But it is not only in military discourse that Palestinians are dehumanised. A similar process is at work in Jewish civil society in Israel, and it explains the massive support there for the carnage in Gaza. Palestinians have been so dehumanised by Israeli Jews – whether politicians, soldiers or ordinary citizens – that killing them comes naturally, as did expelling them in 1948, or imprisoning them in the Occupied Territories. The current Western response indicates that its political leaders fail to see the direct connection between the Zionist dehumanisation of the Palestinians and Israel’s barbarous policies in Gaza. There is a grave danger that, at the conclusion of ‘Operation Cast Lead’, Gaza itself will resemble the ghost town in the Negev.
Ilan Pappe is chair of the history department at the University of Exeter and co-director of the Exeter Centre for Ethno-Political Studies. The Ethnic Cleansing of Palestine came out in 2007.
By Chris Hedges
The incursion into Gaza is not about destroying Hamas. It is not about stopping rocket fire into Israel. It is not about achieving peace. The Israeli decision to rain death and destruction on Gaza, to use the lethal weapons of the modern battlefield on a largely defenseless civilian population, is the final phase of the decades-long campaign to ethnically cleanse Palestinians. The assault on Gaza is about creating squalid, lawless and impoverished ghettos where life for Palestinians will be barely sustainable. It is about building ringed Palestinian enclaves where Israel will always have the ability to shut off movement, food, medicine and goods to perpetuate misery. The Israeli attack on Gaza is about building a hell on earth.
This attack is the final Israeli push to extinguish a Palestinian state and crush or expel the Palestinian people. The images of dead Palestinian children, lined up as if asleep on the floor of the main hospital in Gaza, are a metaphor for the future. Israel will, from now on, speak to the Palestinians in the language of death. And the language of death is all the Palestinians will be able to speak back. The slaughter—let’s stop pretending this is a war—is empowering an array of radical Islamists inside and outside of Gaza. It is ominously demolishing the shaky foundations of the corrupt secular Arab regimes on Israel’s borders, from Egypt to Jordan to Syria to Lebanon. It is about creating a new Middle East, one ruled by enraged Islamic radicals.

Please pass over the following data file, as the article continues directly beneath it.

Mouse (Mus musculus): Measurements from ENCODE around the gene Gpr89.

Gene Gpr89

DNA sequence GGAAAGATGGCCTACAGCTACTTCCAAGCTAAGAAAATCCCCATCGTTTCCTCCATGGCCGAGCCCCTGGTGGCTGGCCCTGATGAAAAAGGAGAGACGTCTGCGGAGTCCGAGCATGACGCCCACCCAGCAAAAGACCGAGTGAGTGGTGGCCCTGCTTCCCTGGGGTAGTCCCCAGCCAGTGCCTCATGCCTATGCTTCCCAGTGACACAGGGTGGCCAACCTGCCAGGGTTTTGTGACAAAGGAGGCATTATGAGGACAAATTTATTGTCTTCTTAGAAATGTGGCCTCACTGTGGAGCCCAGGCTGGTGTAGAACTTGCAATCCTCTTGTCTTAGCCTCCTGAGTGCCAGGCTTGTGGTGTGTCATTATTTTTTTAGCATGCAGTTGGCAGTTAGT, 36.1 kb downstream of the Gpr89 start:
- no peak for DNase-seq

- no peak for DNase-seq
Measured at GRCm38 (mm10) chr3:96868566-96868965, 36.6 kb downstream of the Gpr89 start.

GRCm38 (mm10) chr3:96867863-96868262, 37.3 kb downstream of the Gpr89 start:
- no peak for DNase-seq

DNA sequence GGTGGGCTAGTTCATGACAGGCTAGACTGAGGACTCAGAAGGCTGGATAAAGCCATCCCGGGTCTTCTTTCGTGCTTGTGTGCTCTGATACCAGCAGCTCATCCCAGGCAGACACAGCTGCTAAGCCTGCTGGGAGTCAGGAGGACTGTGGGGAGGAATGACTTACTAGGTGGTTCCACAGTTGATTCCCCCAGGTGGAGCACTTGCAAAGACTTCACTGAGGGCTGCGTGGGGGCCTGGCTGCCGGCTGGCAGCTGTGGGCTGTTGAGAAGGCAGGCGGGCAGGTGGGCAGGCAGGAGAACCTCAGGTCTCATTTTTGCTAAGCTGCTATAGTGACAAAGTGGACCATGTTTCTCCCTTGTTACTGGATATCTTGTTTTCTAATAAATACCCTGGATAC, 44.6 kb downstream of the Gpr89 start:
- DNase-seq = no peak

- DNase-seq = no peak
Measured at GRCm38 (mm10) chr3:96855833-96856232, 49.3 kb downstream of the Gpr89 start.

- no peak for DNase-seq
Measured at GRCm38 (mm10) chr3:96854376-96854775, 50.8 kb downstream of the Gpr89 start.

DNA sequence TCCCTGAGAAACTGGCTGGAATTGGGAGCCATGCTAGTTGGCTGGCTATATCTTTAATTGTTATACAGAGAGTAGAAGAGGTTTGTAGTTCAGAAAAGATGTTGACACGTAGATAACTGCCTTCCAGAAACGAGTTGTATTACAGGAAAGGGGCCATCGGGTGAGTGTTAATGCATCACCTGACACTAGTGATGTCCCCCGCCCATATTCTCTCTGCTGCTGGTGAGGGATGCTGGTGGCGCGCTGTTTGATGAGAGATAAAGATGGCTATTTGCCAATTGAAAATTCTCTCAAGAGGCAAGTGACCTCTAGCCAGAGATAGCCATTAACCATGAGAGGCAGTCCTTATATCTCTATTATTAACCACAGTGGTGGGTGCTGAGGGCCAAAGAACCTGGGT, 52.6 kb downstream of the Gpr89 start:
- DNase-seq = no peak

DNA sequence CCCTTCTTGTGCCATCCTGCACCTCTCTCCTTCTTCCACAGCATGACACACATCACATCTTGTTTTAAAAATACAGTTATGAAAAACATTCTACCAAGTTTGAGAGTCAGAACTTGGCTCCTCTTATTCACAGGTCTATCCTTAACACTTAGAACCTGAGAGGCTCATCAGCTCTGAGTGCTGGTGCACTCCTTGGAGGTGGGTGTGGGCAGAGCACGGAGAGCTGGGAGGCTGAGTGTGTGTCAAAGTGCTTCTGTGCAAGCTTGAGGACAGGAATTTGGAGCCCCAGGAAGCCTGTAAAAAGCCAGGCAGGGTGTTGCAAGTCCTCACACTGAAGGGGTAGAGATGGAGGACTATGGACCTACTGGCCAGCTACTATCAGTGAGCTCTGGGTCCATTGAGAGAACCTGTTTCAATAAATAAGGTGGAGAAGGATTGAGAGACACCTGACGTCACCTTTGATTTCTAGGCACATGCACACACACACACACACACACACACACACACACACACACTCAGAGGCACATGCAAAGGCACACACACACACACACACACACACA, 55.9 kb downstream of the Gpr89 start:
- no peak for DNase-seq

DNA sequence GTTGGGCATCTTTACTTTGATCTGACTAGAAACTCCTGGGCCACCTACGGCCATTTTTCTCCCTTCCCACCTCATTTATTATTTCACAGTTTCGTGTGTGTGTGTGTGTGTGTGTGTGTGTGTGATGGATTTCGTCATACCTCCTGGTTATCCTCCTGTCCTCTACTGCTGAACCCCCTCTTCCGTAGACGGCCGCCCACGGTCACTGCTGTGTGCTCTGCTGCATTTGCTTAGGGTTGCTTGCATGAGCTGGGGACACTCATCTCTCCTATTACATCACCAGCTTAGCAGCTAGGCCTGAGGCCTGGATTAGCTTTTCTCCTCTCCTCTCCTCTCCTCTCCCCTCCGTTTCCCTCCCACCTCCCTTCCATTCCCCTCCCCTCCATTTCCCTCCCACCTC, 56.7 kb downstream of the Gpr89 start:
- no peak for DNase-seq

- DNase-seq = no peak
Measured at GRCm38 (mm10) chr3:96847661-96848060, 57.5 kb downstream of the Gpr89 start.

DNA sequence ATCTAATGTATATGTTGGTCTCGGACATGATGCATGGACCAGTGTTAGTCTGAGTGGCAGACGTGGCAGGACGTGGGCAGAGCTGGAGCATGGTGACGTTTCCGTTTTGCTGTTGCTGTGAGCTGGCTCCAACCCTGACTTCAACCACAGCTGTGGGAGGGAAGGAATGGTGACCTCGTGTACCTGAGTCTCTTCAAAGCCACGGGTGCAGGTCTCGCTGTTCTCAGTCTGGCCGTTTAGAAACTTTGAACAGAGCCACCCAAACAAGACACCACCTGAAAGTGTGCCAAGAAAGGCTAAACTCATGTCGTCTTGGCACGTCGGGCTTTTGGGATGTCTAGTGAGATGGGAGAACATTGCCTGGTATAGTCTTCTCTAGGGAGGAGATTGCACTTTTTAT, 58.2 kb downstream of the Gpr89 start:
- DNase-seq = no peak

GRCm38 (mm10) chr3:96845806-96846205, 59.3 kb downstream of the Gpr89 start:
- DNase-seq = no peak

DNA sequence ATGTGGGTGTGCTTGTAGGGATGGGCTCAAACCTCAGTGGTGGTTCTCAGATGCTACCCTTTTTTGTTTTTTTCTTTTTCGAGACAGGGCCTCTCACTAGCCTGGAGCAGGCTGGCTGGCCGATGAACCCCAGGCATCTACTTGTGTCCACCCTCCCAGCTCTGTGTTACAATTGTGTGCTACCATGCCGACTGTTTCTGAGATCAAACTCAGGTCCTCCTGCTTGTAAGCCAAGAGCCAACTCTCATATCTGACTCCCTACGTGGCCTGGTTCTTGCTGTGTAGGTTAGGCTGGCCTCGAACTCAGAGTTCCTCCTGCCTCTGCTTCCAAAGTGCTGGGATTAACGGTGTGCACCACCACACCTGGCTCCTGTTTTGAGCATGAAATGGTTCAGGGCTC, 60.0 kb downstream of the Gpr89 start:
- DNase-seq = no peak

Hamas cannot lose this conflict. Militant movements feed off martyrs, and Israel is delivering the maimed and the dead by the truckload. Hamas fighters, armed with little more than light weapons, a few rockets and small mortars, are battling one of the most sophisticated military machines on the planet. And the determined resistance by these doomed fighters exposes, throughout the Arab world, the gutlessness of dictators like Egypt’s Hosni Mubarak, who refuses to open Egypt’s common border with Gaza despite the slaughter. Israel, when it bombed Lebanon two years ago, sought to destroy Hezbollah. By the time it withdrew it had swelled Hezbollah’s power base and handed it heroic status throughout the Arab world. Israel is now doing the same for Hamas.